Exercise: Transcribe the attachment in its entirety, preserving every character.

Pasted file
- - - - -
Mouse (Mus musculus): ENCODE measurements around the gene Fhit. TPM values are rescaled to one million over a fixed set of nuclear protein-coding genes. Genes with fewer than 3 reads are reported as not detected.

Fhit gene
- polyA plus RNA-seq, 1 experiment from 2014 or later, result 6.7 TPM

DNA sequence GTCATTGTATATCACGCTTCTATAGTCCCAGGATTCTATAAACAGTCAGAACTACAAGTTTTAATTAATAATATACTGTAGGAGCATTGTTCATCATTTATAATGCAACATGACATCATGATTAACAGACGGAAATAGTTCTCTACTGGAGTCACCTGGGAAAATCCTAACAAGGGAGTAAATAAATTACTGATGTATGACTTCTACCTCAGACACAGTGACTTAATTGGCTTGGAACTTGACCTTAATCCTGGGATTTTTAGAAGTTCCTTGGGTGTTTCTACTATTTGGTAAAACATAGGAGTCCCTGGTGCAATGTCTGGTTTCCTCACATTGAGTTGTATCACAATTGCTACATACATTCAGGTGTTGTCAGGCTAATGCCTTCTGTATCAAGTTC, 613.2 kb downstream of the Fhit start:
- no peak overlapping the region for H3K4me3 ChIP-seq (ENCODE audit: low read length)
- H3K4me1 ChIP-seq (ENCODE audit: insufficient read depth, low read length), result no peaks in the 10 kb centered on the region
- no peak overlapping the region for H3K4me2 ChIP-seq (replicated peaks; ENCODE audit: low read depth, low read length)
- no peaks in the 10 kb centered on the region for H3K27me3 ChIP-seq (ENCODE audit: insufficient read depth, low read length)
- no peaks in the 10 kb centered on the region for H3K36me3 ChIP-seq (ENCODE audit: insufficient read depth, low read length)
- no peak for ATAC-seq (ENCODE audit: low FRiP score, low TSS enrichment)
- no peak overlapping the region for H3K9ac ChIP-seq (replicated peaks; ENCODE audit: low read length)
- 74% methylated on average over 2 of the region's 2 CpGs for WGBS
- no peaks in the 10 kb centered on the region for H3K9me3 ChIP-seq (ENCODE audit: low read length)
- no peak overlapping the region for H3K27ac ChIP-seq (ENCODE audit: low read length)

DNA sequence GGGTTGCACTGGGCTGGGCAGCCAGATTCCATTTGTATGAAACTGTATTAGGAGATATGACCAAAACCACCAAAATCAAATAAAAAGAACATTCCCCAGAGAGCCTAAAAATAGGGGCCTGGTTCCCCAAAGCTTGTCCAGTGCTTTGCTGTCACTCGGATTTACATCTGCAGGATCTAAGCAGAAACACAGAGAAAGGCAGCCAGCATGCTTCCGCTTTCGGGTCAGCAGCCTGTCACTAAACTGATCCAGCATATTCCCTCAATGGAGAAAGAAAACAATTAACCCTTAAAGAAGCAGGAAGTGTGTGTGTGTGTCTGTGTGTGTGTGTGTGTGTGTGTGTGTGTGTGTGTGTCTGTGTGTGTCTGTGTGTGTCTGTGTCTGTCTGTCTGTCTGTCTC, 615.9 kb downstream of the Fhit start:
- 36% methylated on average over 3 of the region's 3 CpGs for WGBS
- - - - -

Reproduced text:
Mouse (Mus musculus): ENCODE measurements around the gene Fhit. TPM values are rescaled to one million over a fixed set of nuclear protein-coding genes. Genes with fewer than 3 reads are reported as not detected.

Fhit gene
- polyA plus RNA-seq, 1 experiment from 2014 or later, result 6.7 TPM

DNA sequence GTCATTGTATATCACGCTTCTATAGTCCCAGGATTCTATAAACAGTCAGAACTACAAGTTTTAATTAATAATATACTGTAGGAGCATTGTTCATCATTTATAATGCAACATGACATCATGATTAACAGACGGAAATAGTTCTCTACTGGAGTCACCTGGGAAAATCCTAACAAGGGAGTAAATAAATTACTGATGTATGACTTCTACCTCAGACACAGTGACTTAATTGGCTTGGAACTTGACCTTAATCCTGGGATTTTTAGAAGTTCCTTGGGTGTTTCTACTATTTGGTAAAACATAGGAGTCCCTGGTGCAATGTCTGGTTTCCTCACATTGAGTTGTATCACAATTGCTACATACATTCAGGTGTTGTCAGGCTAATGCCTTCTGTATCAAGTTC, 613.2 kb downstream of the Fhit start:
- no peak overlapping the region for H3K4me3 ChIP-seq (ENCODE audit: low read length)
- H3K4me1 ChIP-seq (ENCODE audit: insufficient read depth, low read length), result no peaks in the 10 kb centered on the region
- no peak overlapping the region for H3K4me2 ChIP-seq (replicated peaks; ENCODE audit: low read depth, low read length)
- no peaks in the 10 kb centered on the region for H3K27me3 ChIP-seq (ENCODE audit: insufficient read depth, low read length)
- no peaks in the 10 kb centered on the region for H3K36me3 ChIP-seq (ENCODE audit: insufficient read depth, low read length)
- no peak for ATAC-seq (ENCODE audit: low FRiP score, low TSS enrichment)
- no peak overlapping the region for H3K9ac ChIP-seq (replicated peaks; ENCODE audit: low read length)
- 74% methylated on average over 2 of the region's 2 CpGs for WGBS
- no peaks in the 10 kb centered on the region for H3K9me3 ChIP-seq (ENCODE audit: low read length)
- no peak overlapping the region for H3K27ac ChIP-seq (ENCODE audit: low read length)

DNA sequence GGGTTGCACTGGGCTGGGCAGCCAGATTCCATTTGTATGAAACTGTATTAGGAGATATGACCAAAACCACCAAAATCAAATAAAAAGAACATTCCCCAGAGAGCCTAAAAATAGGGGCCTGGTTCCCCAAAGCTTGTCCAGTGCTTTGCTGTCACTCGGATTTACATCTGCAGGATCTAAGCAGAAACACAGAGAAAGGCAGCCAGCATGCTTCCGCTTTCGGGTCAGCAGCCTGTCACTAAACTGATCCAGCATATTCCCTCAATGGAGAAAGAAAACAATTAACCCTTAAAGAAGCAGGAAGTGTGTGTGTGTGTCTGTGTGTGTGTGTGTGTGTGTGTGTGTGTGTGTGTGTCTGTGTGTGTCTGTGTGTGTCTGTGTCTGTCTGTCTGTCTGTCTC, 615.9 kb downstream of the Fhit start:
- 36% methylated on average over 3 of the region's 3 CpGs for WGBS